SPOLIATION OF EVIDENCE- TEXAS SUPREME COURT TAKES THE SPOLIATION DECISION AWAY FROM THE JURY AND PROVIDES A WAY TO “GUT” THE SPOLIATION REMEDY IN OTHER COURTS AROUND THE COUNTRY
The loss or destruction of evidence―from physical evidence to e-mails and surveillance videos―often results in claims of spoliation of evidence against defendants. Based simply upon an accusation of spoliation, courts routinely allow the jury to decide whether a defendant engaged in the spoliation of relevant evidence by instructing the jury it can draw an adverse or negative inference against the defendant because it may have lost or destroyed “missing” evidence in the case.
An adverse inference jury instruction can be fatal to a defendant’s defense on the merits of litigation against it. Juries presented with an allegation of spoliation by a defendant often focus on the defendant’s alleged wrongful conduct in failing to preserve evidence―not the merits of the defendant’s defense to the case. Smart plaintiff’s counsel with weak cases on liability “play the spoliation card” to distract, prejudice and inflame the jury against a defendant who allegedly spoliated evidence.
NOTE: In a multi-billion dollar jury award reported in the August 14, 2014 E-Update, “A Louisiana Federal Court Jury ‘Goes Wild’ With Multi-Billion Dollar Award,” a Louisiana jury was given the adverse inference instruction with respect to a manufacturer’s alleged spoliation of internal e-mails about the hazards of its pharmaceutical product. This jury awarded punitive damages that totaled 6,100 times the compensatory damages in the case, and spoliation is central to the jury’s verdict.
Recently, the Texas Supreme Court in Brookshire Bros. Ltd. v. Aldridge, et al., 438 S.W. 3d 9 (Tex. 2014), severely restricted the availability of the “adverse inference” instruction for spoliation of evidence by requiring the judge, not jury, to decide in a pre-trial hearing whether spoliation occurred and to impose the adverse jury instruction as a discovery sanction by the court. Under this procedure, the jury hears no evidence of whether spoliation, in fact, occurred, and that an adverse inference can be drawn against the party that spoliated evidence in the case. In doing so, the jury focuses on the merits case without being prejudiced by the alleged spoliation of evidence, and the party who spoliated the evidence is severely punished by by application of the adverse inference instruction.
The Brookshire case involved a slip-and-fall injury in the defendant’s grocery store. Plaintiff’s fall was recorded on video surveillance. The store manager preserved video of one minute before and seven minutes after plaintiff’s fall, but plaintiff claimed two hours of video before and after the fall was relevant and should have been preserved. Plaintiff argued that the defendant grocery store, therefore, spoliated this “missing” evidence, and asked the jury to draw an adverse inference against defendant for spoliation of the “missing” surveillance tape.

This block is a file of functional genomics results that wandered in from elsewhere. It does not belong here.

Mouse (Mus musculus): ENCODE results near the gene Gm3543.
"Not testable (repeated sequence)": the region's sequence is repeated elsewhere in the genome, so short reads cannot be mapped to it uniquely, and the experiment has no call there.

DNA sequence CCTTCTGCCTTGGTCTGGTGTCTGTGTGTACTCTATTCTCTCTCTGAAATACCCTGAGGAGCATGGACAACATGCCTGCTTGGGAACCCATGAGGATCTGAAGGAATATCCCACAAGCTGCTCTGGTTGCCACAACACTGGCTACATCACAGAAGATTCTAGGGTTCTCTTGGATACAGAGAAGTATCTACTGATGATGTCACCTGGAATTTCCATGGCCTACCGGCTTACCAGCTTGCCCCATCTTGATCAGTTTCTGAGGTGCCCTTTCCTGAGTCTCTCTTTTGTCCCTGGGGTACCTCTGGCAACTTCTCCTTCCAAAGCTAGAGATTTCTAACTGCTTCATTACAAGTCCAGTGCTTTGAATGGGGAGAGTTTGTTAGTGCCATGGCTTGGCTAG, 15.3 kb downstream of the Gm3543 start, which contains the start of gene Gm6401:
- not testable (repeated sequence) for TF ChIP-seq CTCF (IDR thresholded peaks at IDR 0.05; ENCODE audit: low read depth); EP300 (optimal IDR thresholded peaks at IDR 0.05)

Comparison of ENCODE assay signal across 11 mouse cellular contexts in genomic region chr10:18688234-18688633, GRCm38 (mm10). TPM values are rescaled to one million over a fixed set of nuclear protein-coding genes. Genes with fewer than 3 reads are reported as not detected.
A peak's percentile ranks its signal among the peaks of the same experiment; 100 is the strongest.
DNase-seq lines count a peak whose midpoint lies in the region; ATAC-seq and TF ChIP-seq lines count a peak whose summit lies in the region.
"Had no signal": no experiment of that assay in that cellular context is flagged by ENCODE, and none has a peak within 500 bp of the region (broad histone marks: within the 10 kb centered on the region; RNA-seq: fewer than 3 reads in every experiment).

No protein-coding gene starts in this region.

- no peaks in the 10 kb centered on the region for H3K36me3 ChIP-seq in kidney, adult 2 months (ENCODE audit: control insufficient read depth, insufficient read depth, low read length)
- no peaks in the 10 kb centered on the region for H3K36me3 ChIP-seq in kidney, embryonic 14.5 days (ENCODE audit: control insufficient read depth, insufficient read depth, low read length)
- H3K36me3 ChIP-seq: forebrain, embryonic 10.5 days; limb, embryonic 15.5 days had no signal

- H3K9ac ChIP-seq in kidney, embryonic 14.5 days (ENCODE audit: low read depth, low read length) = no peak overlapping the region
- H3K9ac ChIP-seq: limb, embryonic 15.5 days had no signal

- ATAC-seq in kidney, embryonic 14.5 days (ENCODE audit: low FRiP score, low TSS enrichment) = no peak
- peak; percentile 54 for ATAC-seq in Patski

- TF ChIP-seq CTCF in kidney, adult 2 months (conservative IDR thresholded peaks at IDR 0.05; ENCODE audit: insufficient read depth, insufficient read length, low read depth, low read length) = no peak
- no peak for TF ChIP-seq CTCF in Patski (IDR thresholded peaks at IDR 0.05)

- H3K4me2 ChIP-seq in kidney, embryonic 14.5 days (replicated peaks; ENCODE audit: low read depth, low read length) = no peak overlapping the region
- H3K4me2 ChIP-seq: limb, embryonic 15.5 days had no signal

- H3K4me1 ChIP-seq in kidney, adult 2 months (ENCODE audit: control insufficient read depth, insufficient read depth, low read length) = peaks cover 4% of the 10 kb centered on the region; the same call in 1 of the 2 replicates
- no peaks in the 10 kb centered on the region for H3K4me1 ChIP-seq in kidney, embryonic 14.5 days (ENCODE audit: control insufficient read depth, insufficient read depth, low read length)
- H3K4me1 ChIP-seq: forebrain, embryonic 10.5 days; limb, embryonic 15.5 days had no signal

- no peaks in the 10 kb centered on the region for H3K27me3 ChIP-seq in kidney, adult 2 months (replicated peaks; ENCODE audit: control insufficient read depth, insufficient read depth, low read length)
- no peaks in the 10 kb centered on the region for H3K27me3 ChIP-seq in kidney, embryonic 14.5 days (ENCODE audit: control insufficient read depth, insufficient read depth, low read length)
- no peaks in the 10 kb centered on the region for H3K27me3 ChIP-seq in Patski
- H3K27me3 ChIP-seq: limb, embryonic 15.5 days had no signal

The trial court gave the “adverse inference” instruction on spoliation of evidence, and the jury verdict was in favor of plaintiff. Affirmed on appeal, the Texas Supreme Court reversed and remanded.
In its decision, the Court explained that the purpose of the adverse inference instruction is “. . . to compensate for the absence of the evidence that a party had a duty to preserve, [and] its very purpose is to ‘nudge’ or ‘tilt’ the jury toward a finding adverse to the alleged spoliator . . . . Thus, an unfortunate consequence of submitting a spoliation instruction is that it ‘often ends litigation’ because ‘it is too difficult a hurdle for the spoliator to overcome.’” The Texas Supreme Court then fashioned a remedy to “neutralize” or “gut” the harm caused a litigant who allegedly spoliated evidence, and held:
- Spoliation of evidence is a pre-trial discovery abuse that deprives a party of relevant evidence at trial;
- The trial court, not jury, must make a pre-trial fact determination in an evidentiary hearing if a party spoliated evidence, and treat spoliation as a discovery sanction;
- The party claiming spoliation has the burden of proving that the spoliating party had a duty to preserve certain evidence and breached the duty to preserve that evidence;
- To prove intentional spoliation, there must be proof that the spoliating party was in bad faith (similar to the burden of proof in a federal “death penalty” discovery sanction) and had a subjective intent to conceal or destroy the evidence; and
- In rare circumstances, a court may allow an adverse inference instruction for negligent spoliation by a party if the non-spoliating party is irreparably deprived of any meaningful ability to present a claim or defense by the absence of the “missing”
With this ruling, the Texas Supreme Court has helped level the playing field in spoliation disputes by eliminating the potential jury prejudice from the jury deciding whether spoliation occurred and distracting them from the merits of a case. Other states should follow the lead of the Texas Supreme Court in the Brookshire decision based upon the road map laid out by the court using general principles of discovery and evidence currently available in federal and state courts throughout the country.